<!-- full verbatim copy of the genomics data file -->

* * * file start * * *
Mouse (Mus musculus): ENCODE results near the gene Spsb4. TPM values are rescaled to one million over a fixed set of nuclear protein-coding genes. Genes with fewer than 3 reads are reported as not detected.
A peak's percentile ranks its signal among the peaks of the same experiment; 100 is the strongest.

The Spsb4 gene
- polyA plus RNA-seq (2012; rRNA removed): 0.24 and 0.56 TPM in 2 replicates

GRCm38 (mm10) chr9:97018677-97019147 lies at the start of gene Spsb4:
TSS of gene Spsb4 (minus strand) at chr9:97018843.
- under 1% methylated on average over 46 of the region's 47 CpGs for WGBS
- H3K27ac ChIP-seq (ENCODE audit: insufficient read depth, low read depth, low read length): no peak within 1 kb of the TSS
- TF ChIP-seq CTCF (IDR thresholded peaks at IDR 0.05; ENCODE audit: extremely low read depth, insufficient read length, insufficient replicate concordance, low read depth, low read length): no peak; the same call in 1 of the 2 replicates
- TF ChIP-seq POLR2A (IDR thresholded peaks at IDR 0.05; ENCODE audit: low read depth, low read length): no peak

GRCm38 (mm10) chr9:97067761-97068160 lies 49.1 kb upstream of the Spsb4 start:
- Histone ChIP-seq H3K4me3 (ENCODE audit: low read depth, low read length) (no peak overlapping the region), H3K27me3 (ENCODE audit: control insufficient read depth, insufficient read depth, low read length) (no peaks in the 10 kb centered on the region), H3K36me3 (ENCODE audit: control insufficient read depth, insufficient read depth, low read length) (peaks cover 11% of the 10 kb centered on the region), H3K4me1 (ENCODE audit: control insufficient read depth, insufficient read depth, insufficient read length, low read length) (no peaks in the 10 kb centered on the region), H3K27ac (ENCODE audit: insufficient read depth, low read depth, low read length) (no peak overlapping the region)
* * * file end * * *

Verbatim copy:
Mouse (Mus musculus): ENCODE results near the gene Spsb4. TPM values are rescaled to one million over a fixed set of nuclear protein-coding genes. Genes with fewer than 3 reads are reported as not detected.
A peak's percentile ranks its signal among the peaks of the same experiment; 100 is the strongest.

The Spsb4 gene
- polyA plus RNA-seq (2012; rRNA removed): 0.24 and 0.56 TPM in 2 replicates

GRCm38 (mm10) chr9:97018677-97019147 lies at the start of gene Spsb4:
TSS of gene Spsb4 (minus strand) at chr9:97018843.
- under 1% methylated on average over 46 of the region's 47 CpGs for WGBS
- H3K27ac ChIP-seq (ENCODE audit: insufficient read depth, low read depth, low read length): no peak within 1 kb of the TSS
- TF ChIP-seq CTCF (IDR thresholded peaks at IDR 0.05; ENCODE audit: extremely low read depth, insufficient read length, insufficient replicate concordance, low read depth, low read length): no peak; the same call in 1 of the 2 replicates
- TF ChIP-seq POLR2A (IDR thresholded peaks at IDR 0.05; ENCODE audit: low read depth, low read length): no peak

GRCm38 (mm10) chr9:97067761-97068160 lies 49.1 kb upstream of the Spsb4 start:
- Histone ChIP-seq H3K4me3 (ENCODE audit: low read depth, low read length) (no peak overlapping the region), H3K27me3 (ENCODE audit: control insufficient read depth, insufficient read depth, low read length) (no peaks in the 10 kb centered on the region), H3K36me3 (ENCODE audit: control insufficient read depth, insufficient read depth, low read length) (peaks cover 11% of the 10 kb centered on the region), H3K4me1 (ENCODE audit: control insufficient read depth, insufficient read depth, insufficient read length, low read length) (no peaks in the 10 kb centered on the region), H3K27ac (ENCODE audit: insufficient read depth, low read depth, low read length) (no peak overlapping the region)